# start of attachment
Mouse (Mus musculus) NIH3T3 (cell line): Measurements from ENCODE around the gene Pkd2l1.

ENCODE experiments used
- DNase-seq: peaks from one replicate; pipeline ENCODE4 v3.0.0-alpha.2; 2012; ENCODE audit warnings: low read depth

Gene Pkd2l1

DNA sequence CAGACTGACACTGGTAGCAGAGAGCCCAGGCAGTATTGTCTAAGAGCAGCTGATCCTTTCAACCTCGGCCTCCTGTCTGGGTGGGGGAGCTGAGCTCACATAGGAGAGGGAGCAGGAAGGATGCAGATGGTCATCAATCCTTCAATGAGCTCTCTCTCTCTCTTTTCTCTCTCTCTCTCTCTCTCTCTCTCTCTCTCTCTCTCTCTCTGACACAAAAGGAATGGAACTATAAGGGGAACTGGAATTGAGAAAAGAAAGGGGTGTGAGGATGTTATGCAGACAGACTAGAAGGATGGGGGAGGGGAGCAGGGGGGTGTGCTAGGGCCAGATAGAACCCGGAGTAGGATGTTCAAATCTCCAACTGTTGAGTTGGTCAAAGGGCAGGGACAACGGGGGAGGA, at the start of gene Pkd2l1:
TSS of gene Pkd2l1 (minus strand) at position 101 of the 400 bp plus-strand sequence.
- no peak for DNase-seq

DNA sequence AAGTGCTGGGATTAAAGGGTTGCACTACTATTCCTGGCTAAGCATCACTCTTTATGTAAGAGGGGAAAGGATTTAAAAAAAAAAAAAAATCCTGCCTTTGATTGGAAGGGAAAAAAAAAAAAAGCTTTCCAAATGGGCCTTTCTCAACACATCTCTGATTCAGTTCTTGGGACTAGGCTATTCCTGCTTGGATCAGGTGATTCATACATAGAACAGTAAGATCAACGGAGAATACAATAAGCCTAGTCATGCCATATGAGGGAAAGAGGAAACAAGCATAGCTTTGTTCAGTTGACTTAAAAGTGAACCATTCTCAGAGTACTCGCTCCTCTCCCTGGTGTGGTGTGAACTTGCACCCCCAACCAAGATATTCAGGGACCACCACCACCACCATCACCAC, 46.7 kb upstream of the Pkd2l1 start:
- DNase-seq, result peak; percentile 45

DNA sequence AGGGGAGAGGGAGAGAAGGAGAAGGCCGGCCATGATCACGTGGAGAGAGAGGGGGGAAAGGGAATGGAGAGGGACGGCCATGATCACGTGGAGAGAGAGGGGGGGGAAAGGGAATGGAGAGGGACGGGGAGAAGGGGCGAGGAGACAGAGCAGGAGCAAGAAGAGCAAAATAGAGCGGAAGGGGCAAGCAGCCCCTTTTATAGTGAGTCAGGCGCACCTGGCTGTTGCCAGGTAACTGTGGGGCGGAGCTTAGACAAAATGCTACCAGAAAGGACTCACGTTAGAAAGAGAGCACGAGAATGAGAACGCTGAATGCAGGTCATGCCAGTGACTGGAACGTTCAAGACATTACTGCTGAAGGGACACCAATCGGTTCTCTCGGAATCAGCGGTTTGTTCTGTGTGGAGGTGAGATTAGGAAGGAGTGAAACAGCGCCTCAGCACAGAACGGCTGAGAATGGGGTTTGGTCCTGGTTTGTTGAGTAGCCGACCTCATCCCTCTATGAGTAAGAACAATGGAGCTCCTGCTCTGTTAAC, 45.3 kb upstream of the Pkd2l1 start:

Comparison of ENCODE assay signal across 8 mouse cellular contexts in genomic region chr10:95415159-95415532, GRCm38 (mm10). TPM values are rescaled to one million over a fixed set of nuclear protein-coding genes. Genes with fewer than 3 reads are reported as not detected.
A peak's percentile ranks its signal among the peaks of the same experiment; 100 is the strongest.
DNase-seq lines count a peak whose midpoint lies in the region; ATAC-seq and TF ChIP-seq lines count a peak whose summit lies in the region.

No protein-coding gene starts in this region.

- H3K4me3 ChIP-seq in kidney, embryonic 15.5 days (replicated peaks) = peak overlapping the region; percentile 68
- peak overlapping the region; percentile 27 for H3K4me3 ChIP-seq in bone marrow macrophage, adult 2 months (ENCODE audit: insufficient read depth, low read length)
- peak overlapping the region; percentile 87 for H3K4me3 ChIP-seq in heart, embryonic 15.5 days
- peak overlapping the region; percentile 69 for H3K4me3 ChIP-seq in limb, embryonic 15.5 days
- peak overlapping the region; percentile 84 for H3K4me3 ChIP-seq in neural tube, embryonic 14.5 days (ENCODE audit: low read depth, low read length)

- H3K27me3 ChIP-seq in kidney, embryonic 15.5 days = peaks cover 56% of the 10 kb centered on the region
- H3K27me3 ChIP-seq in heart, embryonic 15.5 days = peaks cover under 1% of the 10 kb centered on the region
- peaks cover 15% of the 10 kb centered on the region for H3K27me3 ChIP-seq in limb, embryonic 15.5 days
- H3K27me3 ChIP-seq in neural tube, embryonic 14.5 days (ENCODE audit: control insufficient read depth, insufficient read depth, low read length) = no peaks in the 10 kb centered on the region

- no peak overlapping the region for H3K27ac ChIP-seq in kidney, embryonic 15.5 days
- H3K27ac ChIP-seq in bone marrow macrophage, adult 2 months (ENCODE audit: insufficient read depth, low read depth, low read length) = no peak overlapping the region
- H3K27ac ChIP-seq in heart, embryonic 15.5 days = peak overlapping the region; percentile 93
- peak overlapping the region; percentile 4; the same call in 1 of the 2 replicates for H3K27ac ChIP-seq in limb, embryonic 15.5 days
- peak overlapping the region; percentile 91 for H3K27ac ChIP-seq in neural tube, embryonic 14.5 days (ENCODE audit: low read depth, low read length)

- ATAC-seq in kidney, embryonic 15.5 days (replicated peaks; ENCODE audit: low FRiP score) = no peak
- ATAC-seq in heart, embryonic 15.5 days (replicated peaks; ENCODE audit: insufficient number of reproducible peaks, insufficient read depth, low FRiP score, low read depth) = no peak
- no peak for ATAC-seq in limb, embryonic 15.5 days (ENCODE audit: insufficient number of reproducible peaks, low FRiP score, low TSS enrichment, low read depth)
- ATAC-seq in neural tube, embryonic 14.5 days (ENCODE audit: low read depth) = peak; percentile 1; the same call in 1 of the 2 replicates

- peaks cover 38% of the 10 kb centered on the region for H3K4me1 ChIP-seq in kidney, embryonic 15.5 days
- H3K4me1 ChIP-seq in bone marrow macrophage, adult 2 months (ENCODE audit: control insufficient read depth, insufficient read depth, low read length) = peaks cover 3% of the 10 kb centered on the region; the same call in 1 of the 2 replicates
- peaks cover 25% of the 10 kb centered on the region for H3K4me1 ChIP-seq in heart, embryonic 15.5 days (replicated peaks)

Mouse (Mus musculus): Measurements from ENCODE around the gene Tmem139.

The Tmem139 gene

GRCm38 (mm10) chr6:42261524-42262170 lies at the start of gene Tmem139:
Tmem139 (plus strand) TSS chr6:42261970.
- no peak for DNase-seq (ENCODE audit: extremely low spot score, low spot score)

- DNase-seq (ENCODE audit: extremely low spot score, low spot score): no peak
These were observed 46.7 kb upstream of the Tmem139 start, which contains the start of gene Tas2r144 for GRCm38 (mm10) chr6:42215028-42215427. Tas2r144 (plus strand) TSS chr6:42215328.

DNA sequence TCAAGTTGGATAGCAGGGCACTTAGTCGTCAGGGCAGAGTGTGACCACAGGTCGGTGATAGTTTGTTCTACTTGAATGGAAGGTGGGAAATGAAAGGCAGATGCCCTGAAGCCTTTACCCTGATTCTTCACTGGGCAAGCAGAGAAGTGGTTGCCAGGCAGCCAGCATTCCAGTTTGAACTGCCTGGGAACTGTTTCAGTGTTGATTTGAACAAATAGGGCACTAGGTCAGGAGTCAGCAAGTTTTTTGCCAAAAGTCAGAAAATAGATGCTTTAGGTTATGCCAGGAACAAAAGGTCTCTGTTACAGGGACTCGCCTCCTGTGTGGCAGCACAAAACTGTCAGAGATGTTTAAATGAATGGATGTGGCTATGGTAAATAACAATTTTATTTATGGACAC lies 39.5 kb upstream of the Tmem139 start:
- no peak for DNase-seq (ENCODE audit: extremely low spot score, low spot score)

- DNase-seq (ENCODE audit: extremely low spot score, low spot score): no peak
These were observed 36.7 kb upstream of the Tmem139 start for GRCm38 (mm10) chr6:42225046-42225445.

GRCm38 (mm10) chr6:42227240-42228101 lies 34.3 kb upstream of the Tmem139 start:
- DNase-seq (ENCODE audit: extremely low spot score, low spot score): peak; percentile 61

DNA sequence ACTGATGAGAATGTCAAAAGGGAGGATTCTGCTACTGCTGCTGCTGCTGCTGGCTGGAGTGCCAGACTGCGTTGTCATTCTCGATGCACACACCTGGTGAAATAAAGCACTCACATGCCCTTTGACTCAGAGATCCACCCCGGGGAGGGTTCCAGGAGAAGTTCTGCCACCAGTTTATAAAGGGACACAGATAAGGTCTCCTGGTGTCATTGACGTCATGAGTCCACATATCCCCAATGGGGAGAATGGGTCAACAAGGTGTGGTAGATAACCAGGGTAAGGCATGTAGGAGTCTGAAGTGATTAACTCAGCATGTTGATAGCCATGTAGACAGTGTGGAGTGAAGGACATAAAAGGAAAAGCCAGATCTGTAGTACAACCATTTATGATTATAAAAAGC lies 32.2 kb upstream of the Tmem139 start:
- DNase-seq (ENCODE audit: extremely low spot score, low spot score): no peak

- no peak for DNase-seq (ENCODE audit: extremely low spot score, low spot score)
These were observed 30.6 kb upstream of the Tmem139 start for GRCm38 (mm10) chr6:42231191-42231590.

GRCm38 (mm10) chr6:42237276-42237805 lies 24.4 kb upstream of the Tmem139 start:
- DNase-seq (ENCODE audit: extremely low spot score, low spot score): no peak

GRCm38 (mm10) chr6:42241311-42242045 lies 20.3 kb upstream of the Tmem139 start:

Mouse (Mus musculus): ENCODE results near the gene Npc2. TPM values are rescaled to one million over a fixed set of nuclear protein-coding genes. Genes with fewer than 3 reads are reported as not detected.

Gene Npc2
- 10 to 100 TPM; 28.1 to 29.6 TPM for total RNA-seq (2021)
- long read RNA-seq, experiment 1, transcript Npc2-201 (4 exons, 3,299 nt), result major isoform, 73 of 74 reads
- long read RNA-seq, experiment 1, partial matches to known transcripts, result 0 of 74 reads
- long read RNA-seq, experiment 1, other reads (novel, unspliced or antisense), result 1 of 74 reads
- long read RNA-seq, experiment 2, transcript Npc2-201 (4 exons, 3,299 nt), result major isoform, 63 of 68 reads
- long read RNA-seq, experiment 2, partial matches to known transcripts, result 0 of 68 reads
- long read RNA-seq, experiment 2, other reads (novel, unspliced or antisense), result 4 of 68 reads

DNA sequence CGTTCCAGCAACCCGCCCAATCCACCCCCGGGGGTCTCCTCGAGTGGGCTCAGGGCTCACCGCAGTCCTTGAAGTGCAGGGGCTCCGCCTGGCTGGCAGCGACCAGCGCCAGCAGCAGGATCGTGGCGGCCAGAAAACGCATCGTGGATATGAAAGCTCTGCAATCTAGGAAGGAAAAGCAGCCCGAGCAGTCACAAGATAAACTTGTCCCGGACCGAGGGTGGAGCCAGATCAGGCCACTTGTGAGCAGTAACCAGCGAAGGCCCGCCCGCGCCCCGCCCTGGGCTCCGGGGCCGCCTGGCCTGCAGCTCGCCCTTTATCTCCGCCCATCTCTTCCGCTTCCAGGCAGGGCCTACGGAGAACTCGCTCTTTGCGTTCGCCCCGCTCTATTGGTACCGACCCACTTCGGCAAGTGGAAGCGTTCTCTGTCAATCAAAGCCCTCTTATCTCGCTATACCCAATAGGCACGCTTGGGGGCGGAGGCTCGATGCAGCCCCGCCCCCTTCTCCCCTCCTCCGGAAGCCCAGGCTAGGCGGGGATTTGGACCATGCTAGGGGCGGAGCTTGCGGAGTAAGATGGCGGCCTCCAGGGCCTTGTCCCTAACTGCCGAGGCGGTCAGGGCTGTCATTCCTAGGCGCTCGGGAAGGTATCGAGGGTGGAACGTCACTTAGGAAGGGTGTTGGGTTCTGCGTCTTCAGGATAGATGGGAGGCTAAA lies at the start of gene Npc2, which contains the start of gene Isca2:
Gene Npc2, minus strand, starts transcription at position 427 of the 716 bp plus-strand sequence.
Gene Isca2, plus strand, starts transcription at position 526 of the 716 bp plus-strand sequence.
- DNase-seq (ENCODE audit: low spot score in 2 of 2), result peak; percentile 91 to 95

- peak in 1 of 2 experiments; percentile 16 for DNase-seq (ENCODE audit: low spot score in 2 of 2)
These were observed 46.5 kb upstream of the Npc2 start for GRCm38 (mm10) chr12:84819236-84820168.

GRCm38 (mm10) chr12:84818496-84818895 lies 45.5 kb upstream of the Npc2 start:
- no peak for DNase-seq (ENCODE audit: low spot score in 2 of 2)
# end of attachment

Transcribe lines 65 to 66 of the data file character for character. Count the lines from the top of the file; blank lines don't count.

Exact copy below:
DNA sequence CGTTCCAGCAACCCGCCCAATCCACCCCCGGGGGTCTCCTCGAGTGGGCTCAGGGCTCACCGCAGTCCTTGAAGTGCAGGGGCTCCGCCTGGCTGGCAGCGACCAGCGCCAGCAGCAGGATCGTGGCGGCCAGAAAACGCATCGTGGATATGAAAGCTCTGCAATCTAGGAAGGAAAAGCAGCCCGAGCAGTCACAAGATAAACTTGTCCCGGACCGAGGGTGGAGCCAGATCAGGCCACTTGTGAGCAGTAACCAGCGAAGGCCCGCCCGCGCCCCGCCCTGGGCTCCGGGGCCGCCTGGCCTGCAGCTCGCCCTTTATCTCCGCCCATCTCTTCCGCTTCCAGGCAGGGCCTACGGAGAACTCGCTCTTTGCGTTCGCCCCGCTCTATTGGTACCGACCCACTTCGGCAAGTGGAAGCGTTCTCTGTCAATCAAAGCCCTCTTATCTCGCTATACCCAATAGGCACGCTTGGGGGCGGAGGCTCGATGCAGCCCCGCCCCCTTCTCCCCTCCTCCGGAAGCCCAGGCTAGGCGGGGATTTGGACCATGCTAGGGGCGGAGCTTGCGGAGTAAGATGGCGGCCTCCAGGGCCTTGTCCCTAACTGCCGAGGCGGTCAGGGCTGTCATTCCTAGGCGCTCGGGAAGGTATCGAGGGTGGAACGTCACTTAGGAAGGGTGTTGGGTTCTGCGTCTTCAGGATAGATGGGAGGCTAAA lies at the start of gene Npc2, which contains the start of gene Isca2:
Gene Npc2, minus strand, starts transcription at position 427 of the 716 bp plus-strand sequence.